NUTLEY, NJ - The Mighty Nutley Colonels survived the Third  Annual Baseball Classic as they faced the Flemington Neshanocks in 'Boys' Park' this past weekend. The 14 members of 2017 roster gave it their all at bat and on the field, however, the Flemington Neshanocks had more ‘muckle’. 

Before the game, Don “Pop” Fernicola said: “My stomach is my chest protector.” It’s my second  year and I’m glad to be here.” Pop’s son, Don said it was his third year playing in the classic and he was ‘trying to show the little guy how to do it.” While 6 year old D.J. did not play, he cheered on his father and ‘grandpop’ from the bull pen.

“Throwing out the first pitch is a proud moment to help us remember Nutley’s history”. Mayor Dr. Joseph Scarpelli was among the ‘cranks’ who cheered “huzzah” as the Colonels took the field.

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The Mayor explained: “Kingsland Manor named the team the ‘Colonels’ because years ago there was an adult male team in Nutley called the Colonels. I'm happy our players are interested enough in history to participate."

The team’s barehanded manager, Leon “Skipper” Kish greeted the ‘rooters’ and gifted attendees with a booklet that included the team’s rosters, 19th Century Baseball Terminology, Rules and the Role of the 19th Century Umpire and upcoming Kingsland Manor Event.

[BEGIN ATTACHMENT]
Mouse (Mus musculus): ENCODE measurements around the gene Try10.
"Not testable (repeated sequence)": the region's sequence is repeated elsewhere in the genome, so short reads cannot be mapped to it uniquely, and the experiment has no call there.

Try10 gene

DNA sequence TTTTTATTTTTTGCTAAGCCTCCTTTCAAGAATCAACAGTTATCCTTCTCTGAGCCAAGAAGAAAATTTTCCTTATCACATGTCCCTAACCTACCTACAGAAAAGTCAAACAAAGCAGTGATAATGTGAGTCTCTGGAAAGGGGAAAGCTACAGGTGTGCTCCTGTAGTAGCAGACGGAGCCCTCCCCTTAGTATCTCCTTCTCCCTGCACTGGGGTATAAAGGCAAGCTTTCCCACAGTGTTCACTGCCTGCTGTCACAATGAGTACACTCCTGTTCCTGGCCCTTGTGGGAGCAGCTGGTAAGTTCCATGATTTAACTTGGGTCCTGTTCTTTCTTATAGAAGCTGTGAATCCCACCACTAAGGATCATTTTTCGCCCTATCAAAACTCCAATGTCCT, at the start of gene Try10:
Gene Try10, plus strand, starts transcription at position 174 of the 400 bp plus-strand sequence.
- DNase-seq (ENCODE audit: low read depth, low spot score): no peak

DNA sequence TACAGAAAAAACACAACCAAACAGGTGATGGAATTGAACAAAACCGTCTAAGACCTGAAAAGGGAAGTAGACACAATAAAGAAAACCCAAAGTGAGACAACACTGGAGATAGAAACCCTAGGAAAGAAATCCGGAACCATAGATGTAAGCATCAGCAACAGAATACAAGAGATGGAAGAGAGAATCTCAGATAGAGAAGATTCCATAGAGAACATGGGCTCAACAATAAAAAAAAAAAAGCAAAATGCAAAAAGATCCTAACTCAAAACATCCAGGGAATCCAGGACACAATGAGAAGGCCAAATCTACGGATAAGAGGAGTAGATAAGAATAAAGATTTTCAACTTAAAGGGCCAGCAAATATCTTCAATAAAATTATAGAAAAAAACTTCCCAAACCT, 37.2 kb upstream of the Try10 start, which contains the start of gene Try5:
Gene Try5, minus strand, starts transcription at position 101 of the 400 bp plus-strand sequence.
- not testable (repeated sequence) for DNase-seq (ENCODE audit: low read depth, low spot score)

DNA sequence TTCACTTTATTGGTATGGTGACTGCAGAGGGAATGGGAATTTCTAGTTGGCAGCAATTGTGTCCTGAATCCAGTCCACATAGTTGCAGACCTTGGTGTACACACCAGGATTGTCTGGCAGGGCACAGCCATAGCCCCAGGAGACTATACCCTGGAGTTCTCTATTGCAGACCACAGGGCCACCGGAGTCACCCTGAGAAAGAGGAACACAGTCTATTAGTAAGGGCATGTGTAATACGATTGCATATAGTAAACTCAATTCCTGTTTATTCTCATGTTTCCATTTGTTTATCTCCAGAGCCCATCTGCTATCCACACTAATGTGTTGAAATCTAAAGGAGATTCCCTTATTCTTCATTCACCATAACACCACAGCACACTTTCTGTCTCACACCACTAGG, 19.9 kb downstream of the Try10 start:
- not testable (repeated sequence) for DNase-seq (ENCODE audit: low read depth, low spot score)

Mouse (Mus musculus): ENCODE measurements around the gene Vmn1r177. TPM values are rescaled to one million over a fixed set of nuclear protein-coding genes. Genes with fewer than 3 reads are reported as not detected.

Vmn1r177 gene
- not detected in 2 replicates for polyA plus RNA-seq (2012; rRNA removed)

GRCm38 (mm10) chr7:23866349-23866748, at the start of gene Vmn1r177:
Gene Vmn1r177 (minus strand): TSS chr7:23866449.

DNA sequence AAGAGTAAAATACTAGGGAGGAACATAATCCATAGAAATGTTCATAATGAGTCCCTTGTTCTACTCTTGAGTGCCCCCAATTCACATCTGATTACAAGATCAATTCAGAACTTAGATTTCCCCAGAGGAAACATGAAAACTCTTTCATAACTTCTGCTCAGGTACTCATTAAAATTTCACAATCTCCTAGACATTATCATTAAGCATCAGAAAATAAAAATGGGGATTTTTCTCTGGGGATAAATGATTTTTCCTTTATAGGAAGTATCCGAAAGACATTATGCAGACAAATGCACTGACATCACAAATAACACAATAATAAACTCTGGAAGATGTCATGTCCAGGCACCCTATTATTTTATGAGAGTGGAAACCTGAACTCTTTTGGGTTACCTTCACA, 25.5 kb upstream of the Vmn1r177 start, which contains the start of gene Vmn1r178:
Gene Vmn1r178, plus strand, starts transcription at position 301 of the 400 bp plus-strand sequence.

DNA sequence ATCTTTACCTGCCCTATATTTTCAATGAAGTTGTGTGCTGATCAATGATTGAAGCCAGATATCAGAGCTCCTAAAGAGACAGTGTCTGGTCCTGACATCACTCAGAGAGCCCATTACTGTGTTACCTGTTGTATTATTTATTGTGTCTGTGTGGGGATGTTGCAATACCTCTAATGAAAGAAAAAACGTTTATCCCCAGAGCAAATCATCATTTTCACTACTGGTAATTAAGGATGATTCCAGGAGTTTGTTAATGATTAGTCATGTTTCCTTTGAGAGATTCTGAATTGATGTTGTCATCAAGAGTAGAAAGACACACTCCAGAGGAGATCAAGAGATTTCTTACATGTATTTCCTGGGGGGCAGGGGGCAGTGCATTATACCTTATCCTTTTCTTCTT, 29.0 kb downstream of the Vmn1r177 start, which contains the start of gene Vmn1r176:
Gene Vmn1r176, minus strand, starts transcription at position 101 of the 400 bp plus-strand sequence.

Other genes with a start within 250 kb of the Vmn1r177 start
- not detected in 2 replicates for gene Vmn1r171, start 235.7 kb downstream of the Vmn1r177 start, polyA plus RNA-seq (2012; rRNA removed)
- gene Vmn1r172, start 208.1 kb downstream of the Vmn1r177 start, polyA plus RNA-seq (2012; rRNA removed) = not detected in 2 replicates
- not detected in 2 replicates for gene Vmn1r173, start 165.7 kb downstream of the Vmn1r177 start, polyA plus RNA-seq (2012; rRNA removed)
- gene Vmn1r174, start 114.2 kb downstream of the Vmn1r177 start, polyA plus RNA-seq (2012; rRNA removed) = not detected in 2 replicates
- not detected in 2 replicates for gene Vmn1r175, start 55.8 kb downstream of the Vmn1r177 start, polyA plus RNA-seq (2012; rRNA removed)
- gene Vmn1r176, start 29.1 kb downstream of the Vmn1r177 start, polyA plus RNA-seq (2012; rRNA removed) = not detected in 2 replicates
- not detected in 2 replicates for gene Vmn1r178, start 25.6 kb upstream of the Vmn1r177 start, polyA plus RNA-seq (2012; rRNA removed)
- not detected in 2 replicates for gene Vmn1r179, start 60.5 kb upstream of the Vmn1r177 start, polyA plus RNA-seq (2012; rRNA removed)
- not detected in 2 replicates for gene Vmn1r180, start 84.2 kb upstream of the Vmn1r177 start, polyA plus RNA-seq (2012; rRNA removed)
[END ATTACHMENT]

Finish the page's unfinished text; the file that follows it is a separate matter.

Umpire Sam “It ain’t nothing til I say” Bernstein treated the players and fans to his lively recitation of “Casey at the Bat” before the start of the 7th inning.

Dorothy (Dot) Greengrove, was in charge of the refreshment stand where rooters donated $1 for popcorn and lemonade.  Cupcakes also appeared in the tent, when it was announced that it was ‘Dot’s birthday. There was a rousing chorus of Happy Birthday for Mrs. Greengrove.  

Dorothy’s parents immigrated from Germany and lived on Bayard St. before purchasing a home on Grant Ave. Born in 1932, Mrs. Greengrove is one of Nutley’s ‘celebrity’ historians. “The Nutley dump was originally located on the land that is now Flora Loudan Park on Hancock St. The button factory would dump plastic waste, sometimes igniting. My mother would drag us back into the house when the city dump caught fire.”

Greengrove is a Nutley Historical Committee member and said she is excited about changes recently submitted to the Board of Commissioners and looks forward to passage of the revised Historical Preservation ordinance. Nutley Commissioners Contemplate Historic Ordinance

At the end of the game, Kish thanked the sponsors, players and rooters and started the traditional ‘passing of the hat’ to benefit ongoing upkeep and renovation efforts at the Kingsland Manor.

The law firm of Planning Board attorney Barry Kozyra (Kozyra & Hartz LLC) was one of the sponsors. Other sponsors were Cowan’s Public, Nutley Park ShopRite, John Donnelly Financial and Zoning Board member Mary Rubino Ryder’s Century 21 Real Estate Team

Oh, somewhere in this favored land the sun is shining bright,
The band is playing somewhere, and somewhere hearts are light;
And somewhere men are laughing, and somewhere children shout,
There was joy at Yanticaw as the Mighty Colonels gave it their all, without a doubt!

Note: “Casey at the Bat” was written by Ernest L. Thayer, and made famous by William De Wolf Hopper, a New York singer and monologist, who recited it on stage an estimated 10,000 times.

19th Century Baseball Terminology

  • Ballist = player
  • Bull Pen = area where ‘cranks’ sat
  • Crank, Rooter or Bug = Fan
  • Ginger = pluck or determination
  • Huzzah = hooray
  • Sockdolager = a long hit

 

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